Larry also had to learn a new form of essay writing for his Honors Core Course. He had never done any writing exactly like what was expected of him for this course. Again, he was able to learn the format and got an “A” in the course. It seems that the type of essay that Daniel is practicing for the AP US History exam is very similar to what was expected in the Honors College. Therefore I would expect that an AP course might have eliminated this problem and that our younger children may not face the same difficulty.
A final issue we discussed was that homeschooling is just “too enjoyable.” We all work at letting our children pursue topics in ways that will motivate them and hold their interest. In planning unit studies and choosing topics for long papers and projects, we give our children lots of latitude and flexibility. Larry wonders if this is always a good idea. He brought up an interesting point in that he was required to study topics that he has very little interest in, and he felt that some homeschoolers may have a difficult time in college simply because they have never been required to learn material that they are not interested in or to learn in ways that are not always fun. His point is worth thinking about.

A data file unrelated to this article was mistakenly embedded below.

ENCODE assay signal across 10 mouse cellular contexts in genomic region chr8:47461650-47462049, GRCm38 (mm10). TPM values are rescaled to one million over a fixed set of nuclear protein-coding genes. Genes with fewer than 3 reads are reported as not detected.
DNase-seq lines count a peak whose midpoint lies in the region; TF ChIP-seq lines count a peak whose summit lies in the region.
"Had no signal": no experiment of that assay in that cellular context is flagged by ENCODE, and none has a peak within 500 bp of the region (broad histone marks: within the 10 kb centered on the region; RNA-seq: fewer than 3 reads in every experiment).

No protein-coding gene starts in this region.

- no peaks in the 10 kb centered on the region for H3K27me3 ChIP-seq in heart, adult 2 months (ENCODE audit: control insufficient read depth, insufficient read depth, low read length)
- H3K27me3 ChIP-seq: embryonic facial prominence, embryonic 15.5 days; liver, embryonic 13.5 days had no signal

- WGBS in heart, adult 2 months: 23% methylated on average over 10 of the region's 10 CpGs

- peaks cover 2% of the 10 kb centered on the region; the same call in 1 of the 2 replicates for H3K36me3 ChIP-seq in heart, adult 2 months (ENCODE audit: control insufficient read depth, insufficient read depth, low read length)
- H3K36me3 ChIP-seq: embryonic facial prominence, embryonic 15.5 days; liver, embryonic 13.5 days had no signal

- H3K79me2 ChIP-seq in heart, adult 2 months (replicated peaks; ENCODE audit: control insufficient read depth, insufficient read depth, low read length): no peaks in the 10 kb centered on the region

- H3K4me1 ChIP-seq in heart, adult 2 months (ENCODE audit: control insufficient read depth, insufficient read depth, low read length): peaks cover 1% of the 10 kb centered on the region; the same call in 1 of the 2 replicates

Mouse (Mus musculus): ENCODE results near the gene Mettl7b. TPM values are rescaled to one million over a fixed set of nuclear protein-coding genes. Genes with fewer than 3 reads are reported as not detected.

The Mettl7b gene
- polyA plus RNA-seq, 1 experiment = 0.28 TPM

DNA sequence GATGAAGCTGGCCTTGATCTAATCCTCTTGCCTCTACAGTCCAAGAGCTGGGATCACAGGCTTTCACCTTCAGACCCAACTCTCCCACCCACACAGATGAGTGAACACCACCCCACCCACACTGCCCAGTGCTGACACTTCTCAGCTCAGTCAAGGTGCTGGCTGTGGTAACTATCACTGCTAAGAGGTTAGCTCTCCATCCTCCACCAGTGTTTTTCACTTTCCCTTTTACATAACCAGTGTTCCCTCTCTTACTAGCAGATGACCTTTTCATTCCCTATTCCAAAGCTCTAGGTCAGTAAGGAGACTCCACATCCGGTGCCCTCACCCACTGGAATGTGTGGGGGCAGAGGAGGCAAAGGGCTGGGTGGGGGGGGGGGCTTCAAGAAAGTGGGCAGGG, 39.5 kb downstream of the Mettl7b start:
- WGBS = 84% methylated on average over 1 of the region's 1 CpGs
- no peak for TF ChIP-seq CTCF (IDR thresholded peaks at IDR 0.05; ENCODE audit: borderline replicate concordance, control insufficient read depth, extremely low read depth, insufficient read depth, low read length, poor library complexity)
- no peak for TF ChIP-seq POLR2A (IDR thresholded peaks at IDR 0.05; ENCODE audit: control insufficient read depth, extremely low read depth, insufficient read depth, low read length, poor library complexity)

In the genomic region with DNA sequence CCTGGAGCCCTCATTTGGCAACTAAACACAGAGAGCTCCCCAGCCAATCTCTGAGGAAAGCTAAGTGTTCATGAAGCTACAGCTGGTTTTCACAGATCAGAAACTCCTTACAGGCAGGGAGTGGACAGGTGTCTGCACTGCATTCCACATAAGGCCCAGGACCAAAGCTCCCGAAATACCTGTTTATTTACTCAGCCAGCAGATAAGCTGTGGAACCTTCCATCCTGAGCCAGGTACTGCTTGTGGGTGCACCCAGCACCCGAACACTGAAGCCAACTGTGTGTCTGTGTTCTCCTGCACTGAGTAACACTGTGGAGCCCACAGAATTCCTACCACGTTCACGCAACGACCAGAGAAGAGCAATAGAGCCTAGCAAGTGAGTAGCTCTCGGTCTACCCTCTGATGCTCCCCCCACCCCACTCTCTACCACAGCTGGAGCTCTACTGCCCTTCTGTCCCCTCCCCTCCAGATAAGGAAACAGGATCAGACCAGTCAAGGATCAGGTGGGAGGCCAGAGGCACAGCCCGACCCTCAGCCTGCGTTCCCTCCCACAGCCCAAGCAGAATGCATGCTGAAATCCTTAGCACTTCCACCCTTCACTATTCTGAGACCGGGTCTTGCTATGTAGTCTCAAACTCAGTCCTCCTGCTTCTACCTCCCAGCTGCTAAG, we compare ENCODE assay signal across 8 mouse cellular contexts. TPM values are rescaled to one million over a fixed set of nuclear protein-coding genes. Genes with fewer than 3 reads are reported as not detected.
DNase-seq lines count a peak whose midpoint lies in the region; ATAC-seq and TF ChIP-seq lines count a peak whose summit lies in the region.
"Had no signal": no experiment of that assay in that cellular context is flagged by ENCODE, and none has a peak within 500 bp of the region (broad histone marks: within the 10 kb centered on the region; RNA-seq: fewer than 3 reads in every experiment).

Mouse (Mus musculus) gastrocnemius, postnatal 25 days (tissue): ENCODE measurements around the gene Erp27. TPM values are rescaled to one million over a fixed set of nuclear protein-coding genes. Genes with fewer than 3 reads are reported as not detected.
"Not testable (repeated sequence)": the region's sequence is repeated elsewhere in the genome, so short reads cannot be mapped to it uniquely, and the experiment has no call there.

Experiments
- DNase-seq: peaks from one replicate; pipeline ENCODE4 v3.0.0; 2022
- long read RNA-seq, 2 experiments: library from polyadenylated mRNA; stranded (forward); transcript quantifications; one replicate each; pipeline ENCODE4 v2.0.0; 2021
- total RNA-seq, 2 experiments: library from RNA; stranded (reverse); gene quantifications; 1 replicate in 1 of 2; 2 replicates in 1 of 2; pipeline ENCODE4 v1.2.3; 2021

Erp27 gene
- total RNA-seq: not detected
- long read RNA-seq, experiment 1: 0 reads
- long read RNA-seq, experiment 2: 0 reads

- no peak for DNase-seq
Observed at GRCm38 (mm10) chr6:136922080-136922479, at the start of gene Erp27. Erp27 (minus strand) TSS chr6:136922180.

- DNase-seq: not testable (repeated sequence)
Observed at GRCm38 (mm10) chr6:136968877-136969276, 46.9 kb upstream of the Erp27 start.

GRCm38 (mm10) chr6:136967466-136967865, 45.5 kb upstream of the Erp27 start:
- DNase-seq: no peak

I am more committed to homeschooling now than I have ever been before. Unless there would be a major change in our family situation, I intend for all of our children to graduate from homeschool. One aspect of homeschooling which I especially enjoy is that I am constantly learning. Among all that I am learning, I hope to continue to learn to become a better homeschooling mom and more important, a better parent.